As a developmental psychologist who studies the influence of family experiences on socialization, it is somewhat embarrassing to approach the task of describing the factors that shaped my career development by skipping over the family influences. I see my career as shaped more by what Bandura ( 1982) has called "chance encounters" and "fortuitous events" and by influences at the societal level --- particularly the prejudices of the times. Most of the important events that shaped my career were unplanned situations, and I chose the path of least resistance.
I was born in the same town in which my mother was born, Elmira, New York, a city of about forty-five thousand that is not near New York City or Buffalo or any other large city. It is in the center of farm country, of beautiful hills, near the Finger Lakes. I was the youngest child in a nonintellectual family. I had an advantage in school because I was middle class and most of my classmates were working class, and I was an honor student with little effort. I read books like the Nancy Drew and Judy Bolton series and Sue Barton, Student Nurse.
I wanted to go to college to get away from home -- for fun and adventure. My best friend and I chose the colleges to which we would apply on our own. Neither family had any advice to offer. Her parents both worked in a factory; mine owned a clothing store where both worked. My father had gone to school through the eighth grade. My mother had attended normal school after high school, and before her first child was born she had taught school in a one-room schoolhouse.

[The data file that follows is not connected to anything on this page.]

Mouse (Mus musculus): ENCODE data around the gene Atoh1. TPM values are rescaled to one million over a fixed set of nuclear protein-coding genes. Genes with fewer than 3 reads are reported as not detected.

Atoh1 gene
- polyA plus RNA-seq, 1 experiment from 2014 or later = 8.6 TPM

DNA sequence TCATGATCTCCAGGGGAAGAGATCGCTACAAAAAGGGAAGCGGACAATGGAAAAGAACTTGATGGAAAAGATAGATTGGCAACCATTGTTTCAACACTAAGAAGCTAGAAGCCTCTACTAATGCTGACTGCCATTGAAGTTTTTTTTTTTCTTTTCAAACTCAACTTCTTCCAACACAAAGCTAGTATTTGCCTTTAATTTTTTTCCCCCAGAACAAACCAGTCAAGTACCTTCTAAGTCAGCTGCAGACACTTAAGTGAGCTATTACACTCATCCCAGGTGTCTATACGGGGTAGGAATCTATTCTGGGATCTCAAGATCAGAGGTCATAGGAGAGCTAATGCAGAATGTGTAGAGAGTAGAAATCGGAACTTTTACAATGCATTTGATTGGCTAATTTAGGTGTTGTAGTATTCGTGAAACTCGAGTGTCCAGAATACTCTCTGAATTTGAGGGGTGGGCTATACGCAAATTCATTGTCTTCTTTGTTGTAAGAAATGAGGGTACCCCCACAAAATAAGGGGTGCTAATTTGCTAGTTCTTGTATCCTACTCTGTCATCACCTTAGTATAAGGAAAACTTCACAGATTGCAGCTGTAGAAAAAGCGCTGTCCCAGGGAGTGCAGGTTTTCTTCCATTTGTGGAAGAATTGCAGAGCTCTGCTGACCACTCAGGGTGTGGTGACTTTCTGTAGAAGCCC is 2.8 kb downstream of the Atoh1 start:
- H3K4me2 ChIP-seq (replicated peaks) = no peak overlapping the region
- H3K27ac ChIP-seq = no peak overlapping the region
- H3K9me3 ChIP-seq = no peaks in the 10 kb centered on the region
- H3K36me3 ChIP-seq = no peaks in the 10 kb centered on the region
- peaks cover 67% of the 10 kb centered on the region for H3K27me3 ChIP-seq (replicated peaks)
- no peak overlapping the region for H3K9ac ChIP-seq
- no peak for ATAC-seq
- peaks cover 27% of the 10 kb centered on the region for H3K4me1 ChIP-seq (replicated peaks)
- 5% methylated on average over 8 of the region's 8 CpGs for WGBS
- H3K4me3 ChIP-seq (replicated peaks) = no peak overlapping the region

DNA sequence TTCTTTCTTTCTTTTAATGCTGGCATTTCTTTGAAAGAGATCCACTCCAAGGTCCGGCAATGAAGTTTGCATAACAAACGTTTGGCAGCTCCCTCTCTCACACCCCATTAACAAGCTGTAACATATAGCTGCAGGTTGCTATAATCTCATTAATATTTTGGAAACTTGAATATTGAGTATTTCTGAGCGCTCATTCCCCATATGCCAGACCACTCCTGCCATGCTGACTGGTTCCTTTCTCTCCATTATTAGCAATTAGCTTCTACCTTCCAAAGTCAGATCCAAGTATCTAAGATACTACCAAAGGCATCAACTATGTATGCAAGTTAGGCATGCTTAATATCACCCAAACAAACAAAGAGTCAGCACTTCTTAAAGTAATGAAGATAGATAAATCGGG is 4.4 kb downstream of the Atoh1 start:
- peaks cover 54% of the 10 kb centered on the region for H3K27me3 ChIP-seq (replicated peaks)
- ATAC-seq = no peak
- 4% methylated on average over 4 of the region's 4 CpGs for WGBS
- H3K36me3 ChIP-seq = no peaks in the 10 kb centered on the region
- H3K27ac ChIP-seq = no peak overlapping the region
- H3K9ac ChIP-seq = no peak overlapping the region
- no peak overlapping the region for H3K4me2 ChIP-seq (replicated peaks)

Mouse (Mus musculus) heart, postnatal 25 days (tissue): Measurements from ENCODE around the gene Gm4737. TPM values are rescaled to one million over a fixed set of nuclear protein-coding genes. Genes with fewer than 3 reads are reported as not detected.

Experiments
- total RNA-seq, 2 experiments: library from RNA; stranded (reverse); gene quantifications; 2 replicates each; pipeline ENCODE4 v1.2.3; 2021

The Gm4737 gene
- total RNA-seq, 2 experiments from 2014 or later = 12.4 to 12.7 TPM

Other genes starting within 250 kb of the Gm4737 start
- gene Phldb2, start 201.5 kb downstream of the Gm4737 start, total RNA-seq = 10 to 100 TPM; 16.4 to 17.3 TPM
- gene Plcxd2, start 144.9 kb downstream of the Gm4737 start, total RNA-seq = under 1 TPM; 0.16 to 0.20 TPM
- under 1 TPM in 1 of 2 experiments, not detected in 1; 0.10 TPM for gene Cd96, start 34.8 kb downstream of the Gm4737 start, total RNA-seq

We chose Northwestern University, which we somehow learned had a good school of journalism, because we co-edited the school newspaper and thought we might be foreign correspondents like Marguerite Higgins; and Pembroke College, the "girls" school attached to Brown, because the picture on the brochure was very attractive. We were both rejected at Northwestern because "to create spaces for the returning GIs, we are not accepting out-of-state girls."
We were both accepted at Pembroke. However, in May I returned a form to indicate roommate preference in the dormitory on which I requested a Jewish roommate because I was Jewish and wanted to meet other Jewish girls. A return